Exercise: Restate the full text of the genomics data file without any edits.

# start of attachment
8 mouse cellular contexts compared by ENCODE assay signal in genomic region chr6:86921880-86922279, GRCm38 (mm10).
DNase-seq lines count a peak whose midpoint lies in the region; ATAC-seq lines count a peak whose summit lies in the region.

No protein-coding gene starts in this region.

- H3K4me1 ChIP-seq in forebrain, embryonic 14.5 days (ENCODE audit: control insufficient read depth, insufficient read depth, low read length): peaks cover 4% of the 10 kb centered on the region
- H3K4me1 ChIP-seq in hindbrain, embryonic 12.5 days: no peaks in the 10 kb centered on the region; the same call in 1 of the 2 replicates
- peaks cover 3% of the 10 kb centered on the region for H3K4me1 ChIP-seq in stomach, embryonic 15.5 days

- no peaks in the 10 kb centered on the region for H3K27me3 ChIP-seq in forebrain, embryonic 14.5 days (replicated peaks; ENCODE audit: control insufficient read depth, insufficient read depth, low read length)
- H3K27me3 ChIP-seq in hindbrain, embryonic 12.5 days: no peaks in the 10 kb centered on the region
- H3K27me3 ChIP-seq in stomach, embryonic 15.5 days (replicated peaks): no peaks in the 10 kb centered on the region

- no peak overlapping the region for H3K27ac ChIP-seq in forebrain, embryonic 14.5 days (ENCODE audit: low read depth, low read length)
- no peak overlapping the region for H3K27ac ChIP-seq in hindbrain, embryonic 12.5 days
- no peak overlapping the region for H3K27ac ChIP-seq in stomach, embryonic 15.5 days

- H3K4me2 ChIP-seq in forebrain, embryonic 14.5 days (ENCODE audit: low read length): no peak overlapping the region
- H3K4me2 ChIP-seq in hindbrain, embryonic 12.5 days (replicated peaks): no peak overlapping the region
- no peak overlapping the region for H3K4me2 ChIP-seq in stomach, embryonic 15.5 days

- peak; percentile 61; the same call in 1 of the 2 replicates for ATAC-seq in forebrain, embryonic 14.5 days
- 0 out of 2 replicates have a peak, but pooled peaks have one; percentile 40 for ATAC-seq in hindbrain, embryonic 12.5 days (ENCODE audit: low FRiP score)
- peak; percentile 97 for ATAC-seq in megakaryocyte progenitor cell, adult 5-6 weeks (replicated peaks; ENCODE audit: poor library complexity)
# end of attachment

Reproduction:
8 mouse cellular contexts compared by ENCODE assay signal in genomic region chr6:86921880-86922279, GRCm38 (mm10).
DNase-seq lines count a peak whose midpoint lies in the region; ATAC-seq lines count a peak whose summit lies in the region.

No protein-coding gene starts in this region.

- H3K4me1 ChIP-seq in forebrain, embryonic 14.5 days (ENCODE audit: control insufficient read depth, insufficient read depth, low read length): peaks cover 4% of the 10 kb centered on the region
- H3K4me1 ChIP-seq in hindbrain, embryonic 12.5 days: no peaks in the 10 kb centered on the region; the same call in 1 of the 2 replicates
- peaks cover 3% of the 10 kb centered on the region for H3K4me1 ChIP-seq in stomach, embryonic 15.5 days

- no peaks in the 10 kb centered on the region for H3K27me3 ChIP-seq in forebrain, embryonic 14.5 days (replicated peaks; ENCODE audit: control insufficient read depth, insufficient read depth, low read length)
- H3K27me3 ChIP-seq in hindbrain, embryonic 12.5 days: no peaks in the 10 kb centered on the region
- H3K27me3 ChIP-seq in stomach, embryonic 15.5 days (replicated peaks): no peaks in the 10 kb centered on the region

- no peak overlapping the region for H3K27ac ChIP-seq in forebrain, embryonic 14.5 days (ENCODE audit: low read depth, low read length)
- no peak overlapping the region for H3K27ac ChIP-seq in hindbrain, embryonic 12.5 days
- no peak overlapping the region for H3K27ac ChIP-seq in stomach, embryonic 15.5 days

- H3K4me2 ChIP-seq in forebrain, embryonic 14.5 days (ENCODE audit: low read length): no peak overlapping the region
- H3K4me2 ChIP-seq in hindbrain, embryonic 12.5 days (replicated peaks): no peak overlapping the region
- no peak overlapping the region for H3K4me2 ChIP-seq in stomach, embryonic 15.5 days

- peak; percentile 61; the same call in 1 of the 2 replicates for ATAC-seq in forebrain, embryonic 14.5 days
- 0 out of 2 replicates have a peak, but pooled peaks have one; percentile 40 for ATAC-seq in hindbrain, embryonic 12.5 days (ENCODE audit: low FRiP score)
- peak; percentile 97 for ATAC-seq in megakaryocyte progenitor cell, adult 5-6 weeks (replicated peaks; ENCODE audit: poor library complexity)